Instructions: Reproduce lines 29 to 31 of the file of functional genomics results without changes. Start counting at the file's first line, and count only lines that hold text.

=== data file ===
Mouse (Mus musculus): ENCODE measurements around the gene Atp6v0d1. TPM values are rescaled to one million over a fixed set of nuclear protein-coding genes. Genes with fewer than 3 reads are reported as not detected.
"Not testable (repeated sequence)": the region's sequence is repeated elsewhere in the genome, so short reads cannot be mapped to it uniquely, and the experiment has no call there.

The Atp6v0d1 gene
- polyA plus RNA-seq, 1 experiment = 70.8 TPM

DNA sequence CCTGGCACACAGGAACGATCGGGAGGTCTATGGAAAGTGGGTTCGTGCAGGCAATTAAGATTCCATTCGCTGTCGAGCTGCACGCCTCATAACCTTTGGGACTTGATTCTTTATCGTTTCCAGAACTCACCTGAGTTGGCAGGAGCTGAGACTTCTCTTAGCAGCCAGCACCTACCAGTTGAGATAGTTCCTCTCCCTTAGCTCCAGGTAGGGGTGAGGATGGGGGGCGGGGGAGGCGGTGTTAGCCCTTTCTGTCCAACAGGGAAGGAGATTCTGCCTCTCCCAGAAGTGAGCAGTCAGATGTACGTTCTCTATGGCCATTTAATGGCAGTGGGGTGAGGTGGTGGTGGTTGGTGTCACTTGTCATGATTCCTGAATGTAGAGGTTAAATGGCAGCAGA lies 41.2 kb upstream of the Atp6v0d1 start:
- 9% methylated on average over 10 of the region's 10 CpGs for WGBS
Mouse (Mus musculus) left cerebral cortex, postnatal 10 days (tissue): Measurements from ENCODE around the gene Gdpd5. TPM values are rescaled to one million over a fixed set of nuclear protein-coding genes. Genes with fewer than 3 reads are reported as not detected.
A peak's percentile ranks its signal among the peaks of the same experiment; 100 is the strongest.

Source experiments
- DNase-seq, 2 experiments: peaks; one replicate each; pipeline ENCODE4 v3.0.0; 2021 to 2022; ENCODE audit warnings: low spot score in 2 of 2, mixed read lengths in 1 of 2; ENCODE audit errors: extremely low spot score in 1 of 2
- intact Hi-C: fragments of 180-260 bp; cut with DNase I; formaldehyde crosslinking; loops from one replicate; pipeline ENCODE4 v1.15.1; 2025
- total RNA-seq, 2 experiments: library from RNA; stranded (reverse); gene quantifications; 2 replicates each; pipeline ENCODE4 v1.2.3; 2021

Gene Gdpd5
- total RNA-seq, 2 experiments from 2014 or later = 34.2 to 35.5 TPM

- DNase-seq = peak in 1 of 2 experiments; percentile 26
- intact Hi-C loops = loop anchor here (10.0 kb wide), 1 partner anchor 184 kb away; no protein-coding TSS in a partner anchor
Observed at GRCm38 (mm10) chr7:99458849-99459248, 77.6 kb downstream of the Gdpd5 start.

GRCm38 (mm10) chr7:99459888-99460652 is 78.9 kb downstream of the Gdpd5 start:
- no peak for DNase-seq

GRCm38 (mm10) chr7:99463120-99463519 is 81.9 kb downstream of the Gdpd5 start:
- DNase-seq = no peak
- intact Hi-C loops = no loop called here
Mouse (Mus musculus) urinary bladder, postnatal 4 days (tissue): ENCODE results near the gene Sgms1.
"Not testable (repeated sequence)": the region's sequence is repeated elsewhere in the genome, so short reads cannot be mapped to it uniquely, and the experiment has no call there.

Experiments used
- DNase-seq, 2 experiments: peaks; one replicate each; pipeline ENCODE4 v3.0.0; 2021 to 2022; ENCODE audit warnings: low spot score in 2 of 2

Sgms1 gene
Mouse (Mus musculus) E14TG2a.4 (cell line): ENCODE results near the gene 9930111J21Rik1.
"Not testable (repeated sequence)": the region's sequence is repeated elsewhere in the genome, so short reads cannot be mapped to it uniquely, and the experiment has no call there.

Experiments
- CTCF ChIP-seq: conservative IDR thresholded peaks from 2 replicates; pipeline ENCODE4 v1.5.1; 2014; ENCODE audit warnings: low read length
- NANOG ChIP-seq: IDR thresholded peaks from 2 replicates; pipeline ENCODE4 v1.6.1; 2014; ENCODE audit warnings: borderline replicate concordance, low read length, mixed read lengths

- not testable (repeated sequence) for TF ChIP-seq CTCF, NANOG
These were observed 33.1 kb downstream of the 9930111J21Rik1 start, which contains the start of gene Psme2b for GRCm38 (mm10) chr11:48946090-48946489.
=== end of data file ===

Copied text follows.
"Not testable (repeated sequence)": the region's sequence is repeated elsewhere in the genome, so short reads cannot be mapped to it uniquely, and the experiment has no call there.

Experiments
- CTCF ChIP-seq: conservative IDR thresholded peaks from 2 replicates; pipeline ENCODE4 v1.5.1; 2014; ENCODE audit warnings: low read length